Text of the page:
I am sitting in my chosen seat in the center of the audience at Metrograph. I am seated next to nobody in row F because the empty seat beside me in the sold-out theater is also mine.
I am sitting with my empty seat in the sold-out house to watch Whit Stillman's Metropolitan (1990).
I am appalled at how little I recall from a film that made such a deep impression on me, back when I first saw it years ago. I suppose half a decade is a while and over half a decade is long enough to turn memory into wiles that I have fallen for, the fool.
Who are these people and where did they go?
In the Q&A following, Whit reminds us that Audrey Rouget's spurned romantic attempts make her the sympathetic heroine, opposed to her object of desire, Tom Townsend. Tom may be the standard "good guy" we are led to believe we should relate to ("we" being beneath the Urban Haute Bourgeoisie debutantes and their escorts) but Tom's choice to remain consistently wiled by quantity-over-quality Serena Slocum leaves poor ("limited resources") Tom to be the unsympathetic cad after all.
"I haven't been giving you the silent treatment. I just haven't been talking to you," says Tom to Serena at the ball, only one of which he attends as Audrey's friendly escort. They deflect internally emoting their situations by preferring to be literal and point-blank with their dialogue, lines that seem to say exactly whatever they need to say, even candidly.
I am sitting with my pen and notebook in my center seat in row F, occasionally scrambling to complete a note without missing the conversational volleys. I know my face is fully illuminated by the screen and reflected from the distance glasses I remembered to bring, two white shapes on my blue skin in the theater. I am aware that the rest of the house behind me, and above in the balcony overhead (the Urban Haute Balconoisie?) are privy to my entire left side next to an empty seat in the sold-out theater.
I like this, doing what I want to be doing, regardless of company. I don't need to take responsibility for someone else's enjoyment, although this is not what I say to the dates I consistently deflect with my point-blankness.
Do you want to grab a drink this week?
I'm busy every single evening.
What I am not saying though is that busy indicates I have plans and usually I have plans that I keep to myself. The routine of going out alone is part of my comfort; the anxiety of an other is uncanny; a party is a spectacle of a mystery confined to one space for the duration of hours, during which guests must also act as curators.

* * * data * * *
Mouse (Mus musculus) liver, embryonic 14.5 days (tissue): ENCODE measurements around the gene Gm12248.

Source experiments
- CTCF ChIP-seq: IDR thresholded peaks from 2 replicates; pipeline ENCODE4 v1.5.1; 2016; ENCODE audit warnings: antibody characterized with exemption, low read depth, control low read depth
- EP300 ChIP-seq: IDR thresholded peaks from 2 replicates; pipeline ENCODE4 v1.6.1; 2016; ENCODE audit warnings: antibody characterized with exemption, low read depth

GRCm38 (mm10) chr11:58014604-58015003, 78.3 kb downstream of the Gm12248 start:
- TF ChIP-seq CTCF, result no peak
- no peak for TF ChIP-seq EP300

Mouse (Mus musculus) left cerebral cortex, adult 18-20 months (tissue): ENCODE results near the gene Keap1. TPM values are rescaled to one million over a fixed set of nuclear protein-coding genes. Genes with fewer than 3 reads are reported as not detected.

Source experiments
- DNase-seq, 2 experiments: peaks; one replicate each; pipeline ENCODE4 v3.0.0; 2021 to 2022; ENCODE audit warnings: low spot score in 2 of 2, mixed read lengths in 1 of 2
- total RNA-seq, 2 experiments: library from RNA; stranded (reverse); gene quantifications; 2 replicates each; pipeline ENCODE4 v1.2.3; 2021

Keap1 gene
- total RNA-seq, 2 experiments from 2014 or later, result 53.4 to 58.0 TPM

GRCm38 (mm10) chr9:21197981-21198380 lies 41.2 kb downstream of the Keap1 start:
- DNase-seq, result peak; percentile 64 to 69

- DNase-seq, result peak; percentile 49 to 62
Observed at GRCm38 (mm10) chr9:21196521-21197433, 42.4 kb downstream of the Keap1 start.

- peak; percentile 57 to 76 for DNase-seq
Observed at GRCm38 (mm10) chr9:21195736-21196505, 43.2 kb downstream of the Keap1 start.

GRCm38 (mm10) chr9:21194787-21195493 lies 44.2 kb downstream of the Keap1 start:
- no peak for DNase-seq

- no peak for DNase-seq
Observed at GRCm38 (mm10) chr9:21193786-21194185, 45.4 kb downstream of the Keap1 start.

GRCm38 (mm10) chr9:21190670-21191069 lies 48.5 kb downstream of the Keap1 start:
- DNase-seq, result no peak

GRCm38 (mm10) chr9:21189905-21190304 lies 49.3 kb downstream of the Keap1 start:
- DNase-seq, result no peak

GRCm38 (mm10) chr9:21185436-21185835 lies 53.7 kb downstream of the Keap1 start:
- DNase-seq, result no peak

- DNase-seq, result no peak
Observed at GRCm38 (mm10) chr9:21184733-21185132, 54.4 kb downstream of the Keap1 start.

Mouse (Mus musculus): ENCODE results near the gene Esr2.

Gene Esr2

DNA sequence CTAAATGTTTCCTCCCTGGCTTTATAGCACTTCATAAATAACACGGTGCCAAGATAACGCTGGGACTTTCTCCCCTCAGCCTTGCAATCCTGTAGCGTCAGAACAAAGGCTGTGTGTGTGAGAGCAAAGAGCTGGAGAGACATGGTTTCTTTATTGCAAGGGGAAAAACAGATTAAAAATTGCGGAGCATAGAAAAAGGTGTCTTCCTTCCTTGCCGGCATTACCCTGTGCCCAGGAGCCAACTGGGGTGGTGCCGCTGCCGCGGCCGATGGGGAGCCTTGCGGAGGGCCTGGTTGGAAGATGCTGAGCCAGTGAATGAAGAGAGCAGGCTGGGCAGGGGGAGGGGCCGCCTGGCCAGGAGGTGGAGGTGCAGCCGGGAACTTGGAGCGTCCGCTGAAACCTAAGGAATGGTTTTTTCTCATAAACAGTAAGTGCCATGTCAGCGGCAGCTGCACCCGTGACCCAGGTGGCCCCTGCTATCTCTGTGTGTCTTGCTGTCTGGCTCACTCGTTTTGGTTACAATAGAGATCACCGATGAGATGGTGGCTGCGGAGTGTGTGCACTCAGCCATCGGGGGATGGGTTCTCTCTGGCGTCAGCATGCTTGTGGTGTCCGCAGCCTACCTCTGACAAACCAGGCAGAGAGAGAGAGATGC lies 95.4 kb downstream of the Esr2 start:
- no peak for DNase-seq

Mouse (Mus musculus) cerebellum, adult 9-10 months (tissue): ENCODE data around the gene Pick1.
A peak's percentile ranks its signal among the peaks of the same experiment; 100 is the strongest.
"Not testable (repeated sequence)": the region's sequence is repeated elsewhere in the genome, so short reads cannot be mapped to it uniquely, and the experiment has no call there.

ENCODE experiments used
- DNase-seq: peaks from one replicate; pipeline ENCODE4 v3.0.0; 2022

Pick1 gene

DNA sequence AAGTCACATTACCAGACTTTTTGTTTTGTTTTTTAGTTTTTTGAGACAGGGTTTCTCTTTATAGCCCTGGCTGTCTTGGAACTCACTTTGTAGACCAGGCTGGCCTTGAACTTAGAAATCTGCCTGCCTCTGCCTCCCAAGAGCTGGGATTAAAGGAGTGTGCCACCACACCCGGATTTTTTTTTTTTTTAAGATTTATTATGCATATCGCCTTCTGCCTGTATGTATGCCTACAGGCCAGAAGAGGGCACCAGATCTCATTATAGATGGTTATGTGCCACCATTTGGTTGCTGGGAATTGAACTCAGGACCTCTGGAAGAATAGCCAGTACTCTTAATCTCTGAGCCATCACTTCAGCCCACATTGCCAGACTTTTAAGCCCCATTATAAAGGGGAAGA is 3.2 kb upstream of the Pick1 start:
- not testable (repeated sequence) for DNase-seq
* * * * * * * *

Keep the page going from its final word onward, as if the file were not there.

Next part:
Sometimes I think I hate art, but is it internalized emotion or literal candidness?
What I don't like about this theater situation is the display I become as one person in two seats. I am someone who rushed in seven minutes after Metropolitan began and excused my way into row F during a laugh line. Even the usher did not accompany me into the theater.
If they call one's people company then does the host become the boss?
If this is the company I keep then how do I know when to trade or sell?
Can I give you a promotion?
Am I allowed to quit?
Are you private or public?
What are we worth?
I think of the people I invited who could not make it.
I think of the people I thought of inviting but did not. The moment when I realized I was trying to curate a mystery, so I contentedly resigned.
"It's a tiny bit arrogant of people to go around worrying about those less fortunate," says Nick Smith, the social savior in a suit of blinding ego and wit.
Am I Audrey or Tom or Serena?
Sympathetic, unsympathetic, catalyst.
I admire the careless boredom portrayed by the actors and non-actors, all of whom are waiting for an action to descend upon them: at an apartment before the ball, at a dinner table during the ball, at an apartment for the afterparty. As Stillman tells us, the point was to stick to low-key constraints while finding ways to persuade impressiveness: costumes, makeup, lush couches and club sodas in the ever-absent parents' living rooms.
Everyone is waiting in every scene.
When sans television, Internet, mobile phone, or other smart device, a conversation is the fodder of meaningful stimulus (speaking platonically). Whether or not it is captivating and worthwhile or wiled is the real never-ending story, the original RPG.
But games can be so exhausting.
"You're a snob, a sexist, totally obnoxious and tiresome, and lately you've gotten just weird," says Stillman's "Judgmental Jane" as a public shaming of Nick before their friends.
His only correction to this is: "I am not tiresome."
I wonder where I can find Nick Smith.